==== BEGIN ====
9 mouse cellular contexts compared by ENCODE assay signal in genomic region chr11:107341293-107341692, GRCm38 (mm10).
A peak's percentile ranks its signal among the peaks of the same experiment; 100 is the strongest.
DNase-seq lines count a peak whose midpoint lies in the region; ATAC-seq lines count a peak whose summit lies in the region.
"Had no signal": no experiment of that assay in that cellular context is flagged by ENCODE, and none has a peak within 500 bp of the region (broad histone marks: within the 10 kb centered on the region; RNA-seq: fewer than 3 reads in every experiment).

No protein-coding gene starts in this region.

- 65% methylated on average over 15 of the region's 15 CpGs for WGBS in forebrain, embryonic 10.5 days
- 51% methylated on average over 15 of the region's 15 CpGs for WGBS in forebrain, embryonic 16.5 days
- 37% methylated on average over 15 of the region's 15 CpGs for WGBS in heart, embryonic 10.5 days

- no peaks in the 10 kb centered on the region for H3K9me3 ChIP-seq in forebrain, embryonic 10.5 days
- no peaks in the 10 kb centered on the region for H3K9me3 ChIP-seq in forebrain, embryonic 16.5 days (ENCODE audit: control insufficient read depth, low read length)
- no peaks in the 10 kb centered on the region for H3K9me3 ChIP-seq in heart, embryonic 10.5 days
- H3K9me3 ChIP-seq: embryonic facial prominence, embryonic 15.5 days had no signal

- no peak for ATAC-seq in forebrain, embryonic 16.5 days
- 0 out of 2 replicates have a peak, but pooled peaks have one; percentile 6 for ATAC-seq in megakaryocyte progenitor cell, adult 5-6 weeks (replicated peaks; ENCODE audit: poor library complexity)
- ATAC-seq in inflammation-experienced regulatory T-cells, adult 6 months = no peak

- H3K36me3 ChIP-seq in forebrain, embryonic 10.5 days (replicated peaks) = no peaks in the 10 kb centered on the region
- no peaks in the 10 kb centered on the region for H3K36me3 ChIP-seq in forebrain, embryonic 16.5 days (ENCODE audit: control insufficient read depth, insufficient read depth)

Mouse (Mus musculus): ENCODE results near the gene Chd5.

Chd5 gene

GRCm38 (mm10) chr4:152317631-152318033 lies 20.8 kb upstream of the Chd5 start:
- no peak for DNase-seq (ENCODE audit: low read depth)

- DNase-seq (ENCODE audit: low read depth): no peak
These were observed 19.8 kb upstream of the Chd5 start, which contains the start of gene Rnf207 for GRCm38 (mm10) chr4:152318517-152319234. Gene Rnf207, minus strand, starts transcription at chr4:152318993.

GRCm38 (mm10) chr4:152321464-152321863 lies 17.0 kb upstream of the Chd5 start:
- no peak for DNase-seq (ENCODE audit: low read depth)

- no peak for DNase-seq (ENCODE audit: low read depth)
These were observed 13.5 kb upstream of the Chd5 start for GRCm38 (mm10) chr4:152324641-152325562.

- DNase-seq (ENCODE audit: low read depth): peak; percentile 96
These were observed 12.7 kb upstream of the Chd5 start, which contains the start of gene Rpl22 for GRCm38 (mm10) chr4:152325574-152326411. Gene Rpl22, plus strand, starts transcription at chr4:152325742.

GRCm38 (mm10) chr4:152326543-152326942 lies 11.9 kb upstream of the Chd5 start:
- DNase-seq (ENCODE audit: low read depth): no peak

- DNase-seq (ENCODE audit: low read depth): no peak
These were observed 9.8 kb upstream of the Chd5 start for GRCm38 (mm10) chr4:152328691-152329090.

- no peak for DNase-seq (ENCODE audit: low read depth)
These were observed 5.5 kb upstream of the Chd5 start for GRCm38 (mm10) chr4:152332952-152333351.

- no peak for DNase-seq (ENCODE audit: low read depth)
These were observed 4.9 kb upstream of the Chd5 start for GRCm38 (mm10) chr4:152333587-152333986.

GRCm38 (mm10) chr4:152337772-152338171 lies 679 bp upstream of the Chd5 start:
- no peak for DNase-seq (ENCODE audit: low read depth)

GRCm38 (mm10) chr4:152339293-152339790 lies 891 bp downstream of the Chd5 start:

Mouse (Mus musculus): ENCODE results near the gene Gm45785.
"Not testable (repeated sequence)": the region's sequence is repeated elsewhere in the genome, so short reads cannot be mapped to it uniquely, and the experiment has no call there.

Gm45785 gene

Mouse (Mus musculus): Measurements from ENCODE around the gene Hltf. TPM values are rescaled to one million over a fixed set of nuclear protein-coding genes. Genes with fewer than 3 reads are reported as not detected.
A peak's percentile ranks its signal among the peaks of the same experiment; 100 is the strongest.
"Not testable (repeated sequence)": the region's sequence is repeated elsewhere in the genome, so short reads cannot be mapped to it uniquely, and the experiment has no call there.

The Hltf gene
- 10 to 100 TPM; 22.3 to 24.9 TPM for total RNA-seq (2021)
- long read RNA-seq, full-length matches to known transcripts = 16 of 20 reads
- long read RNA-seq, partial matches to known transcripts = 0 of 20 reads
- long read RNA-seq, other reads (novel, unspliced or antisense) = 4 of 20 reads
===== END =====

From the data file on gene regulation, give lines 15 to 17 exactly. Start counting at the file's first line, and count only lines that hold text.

- ATAC-seq in inflammation-experienced regulatory T-cells, adult 6 months = no peak

- H3K36me3 ChIP-seq in forebrain, embryonic 10.5 days (replicated peaks) = no peaks in the 10 kb centered on the region
- no peaks in the 10 kb centered on the region for H3K36me3 ChIP-seq in forebrain, embryonic 16.5 days (ENCODE audit: control insufficient read depth, insufficient read depth)